It seems like a long time that I wait although I know because the clock on my phone works perfectly, that time is ticking by in seconds and minutes rather than hours and days. I hold the girl in my lap, wrapped with my body and the layers of blankets we found. After a while, she stirs slightly and opens her dark eyes and looks at me. She smells of baby shampoo and apples and mud.  My face is only inches from hers but she does not appear afraid. Maybe a little curious but then after a few seconds, she closes her eyes again. I keep one hand up under all the wraps, my palm flat against the baby soft T-shirt she wears closest to her skin. I can feel the regular beat of her heart, the warmth of her body and the rise and fall of her tiny chest, the spot where her ribcage meets her breastbone, and I am reassured moment-by-moment she is living. I count to ten. Then twenty. Then a hundred. Then five hundred. Then I start again. Please, I say. Please don’t die.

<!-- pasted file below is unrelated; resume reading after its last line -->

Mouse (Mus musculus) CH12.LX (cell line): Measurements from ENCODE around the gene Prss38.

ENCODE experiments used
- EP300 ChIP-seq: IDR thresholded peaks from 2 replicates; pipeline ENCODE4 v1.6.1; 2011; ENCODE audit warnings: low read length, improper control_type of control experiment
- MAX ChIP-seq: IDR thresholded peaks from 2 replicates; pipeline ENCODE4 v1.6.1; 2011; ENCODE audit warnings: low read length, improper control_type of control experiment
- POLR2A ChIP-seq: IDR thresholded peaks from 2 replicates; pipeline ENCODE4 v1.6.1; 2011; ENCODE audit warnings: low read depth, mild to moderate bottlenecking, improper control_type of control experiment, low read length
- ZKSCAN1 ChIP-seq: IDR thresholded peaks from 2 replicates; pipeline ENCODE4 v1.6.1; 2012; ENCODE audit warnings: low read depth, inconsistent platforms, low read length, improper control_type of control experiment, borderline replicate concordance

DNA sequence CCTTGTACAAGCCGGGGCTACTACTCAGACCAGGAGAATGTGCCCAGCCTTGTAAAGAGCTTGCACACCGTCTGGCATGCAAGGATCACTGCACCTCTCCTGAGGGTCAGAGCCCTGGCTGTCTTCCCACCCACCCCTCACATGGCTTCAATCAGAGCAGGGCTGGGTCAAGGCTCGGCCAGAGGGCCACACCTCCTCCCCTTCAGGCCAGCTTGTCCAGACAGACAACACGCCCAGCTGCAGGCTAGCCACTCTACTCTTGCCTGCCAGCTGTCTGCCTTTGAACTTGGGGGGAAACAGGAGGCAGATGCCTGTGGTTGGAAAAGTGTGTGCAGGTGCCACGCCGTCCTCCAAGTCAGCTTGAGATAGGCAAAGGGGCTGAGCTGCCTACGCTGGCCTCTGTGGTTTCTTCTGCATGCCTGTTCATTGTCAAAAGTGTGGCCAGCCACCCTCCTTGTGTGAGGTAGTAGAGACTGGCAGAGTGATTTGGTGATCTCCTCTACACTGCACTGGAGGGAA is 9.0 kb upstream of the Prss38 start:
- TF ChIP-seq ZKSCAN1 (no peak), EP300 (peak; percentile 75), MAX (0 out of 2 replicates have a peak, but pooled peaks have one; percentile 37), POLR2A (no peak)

I look around. Behind me, in the way back a cooler, no doubt stuffed with cut up grapes and those little bags of cheerios and toddler juice boxes, all the things I’ve seen good moms provide their kids for days out. A pink plastic snow saucer with yellow cord, clean, no ice or snow, it’s not been used. Wherever they were going they hadn’t yet arrived; a tote bag stuffed with extra kid clothes, T-shirts, mittens. And a big canvas bag, unzipped and out of it protruding several camera lenses, a folded tripod and some other equipment I don’t recognize

It turns out I am alone with the little girl for less than an hour but it seems forever and then, afterward, when he comes back with rescue, everything goes on for a long time but feels fast and crunched together like the view flashing past your window when you drive along the highway at a very high speed. There’s this female police officer and she wants me to get out of the car so I do and she takes the girl and when I leave she’s talking to her and I guess it’s ok because the child is awake and she isn’t crying and they’ve got a paramedic with her.